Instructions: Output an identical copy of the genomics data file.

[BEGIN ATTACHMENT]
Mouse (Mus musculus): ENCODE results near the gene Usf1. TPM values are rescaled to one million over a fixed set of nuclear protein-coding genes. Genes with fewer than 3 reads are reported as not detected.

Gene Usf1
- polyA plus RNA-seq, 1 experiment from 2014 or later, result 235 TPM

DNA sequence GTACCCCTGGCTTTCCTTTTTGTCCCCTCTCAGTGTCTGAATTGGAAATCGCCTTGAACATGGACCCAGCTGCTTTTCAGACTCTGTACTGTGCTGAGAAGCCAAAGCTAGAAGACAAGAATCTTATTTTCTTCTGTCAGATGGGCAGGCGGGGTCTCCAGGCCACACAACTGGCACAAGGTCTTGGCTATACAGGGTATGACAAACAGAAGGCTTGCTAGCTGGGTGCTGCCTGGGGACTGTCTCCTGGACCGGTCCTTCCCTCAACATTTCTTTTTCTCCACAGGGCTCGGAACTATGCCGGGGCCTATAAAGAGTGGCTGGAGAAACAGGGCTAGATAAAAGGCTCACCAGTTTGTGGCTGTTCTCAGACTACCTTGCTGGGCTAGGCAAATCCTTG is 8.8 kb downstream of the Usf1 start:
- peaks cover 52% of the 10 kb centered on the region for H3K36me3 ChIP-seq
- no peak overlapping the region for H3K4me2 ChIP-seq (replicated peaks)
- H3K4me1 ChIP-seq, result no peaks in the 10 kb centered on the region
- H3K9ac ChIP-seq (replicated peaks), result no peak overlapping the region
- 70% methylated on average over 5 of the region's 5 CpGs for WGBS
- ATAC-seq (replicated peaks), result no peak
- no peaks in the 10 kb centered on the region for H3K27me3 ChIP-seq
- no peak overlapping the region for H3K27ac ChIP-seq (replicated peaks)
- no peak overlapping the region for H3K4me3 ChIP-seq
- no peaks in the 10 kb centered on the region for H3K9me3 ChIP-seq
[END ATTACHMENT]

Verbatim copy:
Mouse (Mus musculus): ENCODE results near the gene Usf1. TPM values are rescaled to one million over a fixed set of nuclear protein-coding genes. Genes with fewer than 3 reads are reported as not detected.

Gene Usf1
- polyA plus RNA-seq, 1 experiment from 2014 or later, result 235 TPM

DNA sequence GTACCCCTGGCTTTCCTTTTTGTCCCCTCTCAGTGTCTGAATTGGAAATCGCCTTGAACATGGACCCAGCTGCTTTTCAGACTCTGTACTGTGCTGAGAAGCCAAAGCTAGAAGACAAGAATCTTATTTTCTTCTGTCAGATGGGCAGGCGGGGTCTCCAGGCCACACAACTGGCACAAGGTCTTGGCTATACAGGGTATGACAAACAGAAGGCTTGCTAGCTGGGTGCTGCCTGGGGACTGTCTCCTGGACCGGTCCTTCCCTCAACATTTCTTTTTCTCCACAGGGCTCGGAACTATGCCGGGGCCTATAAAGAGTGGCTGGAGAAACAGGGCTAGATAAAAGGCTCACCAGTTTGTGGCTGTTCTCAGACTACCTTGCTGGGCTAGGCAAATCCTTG is 8.8 kb downstream of the Usf1 start:
- peaks cover 52% of the 10 kb centered on the region for H3K36me3 ChIP-seq
- no peak overlapping the region for H3K4me2 ChIP-seq (replicated peaks)
- H3K4me1 ChIP-seq, result no peaks in the 10 kb centered on the region
- H3K9ac ChIP-seq (replicated peaks), result no peak overlapping the region
- 70% methylated on average over 5 of the region's 5 CpGs for WGBS
- ATAC-seq (replicated peaks), result no peak
- no peaks in the 10 kb centered on the region for H3K27me3 ChIP-seq
- no peak overlapping the region for H3K27ac ChIP-seq (replicated peaks)
- no peak overlapping the region for H3K4me3 ChIP-seq
- no peaks in the 10 kb centered on the region for H3K9me3 ChIP-seq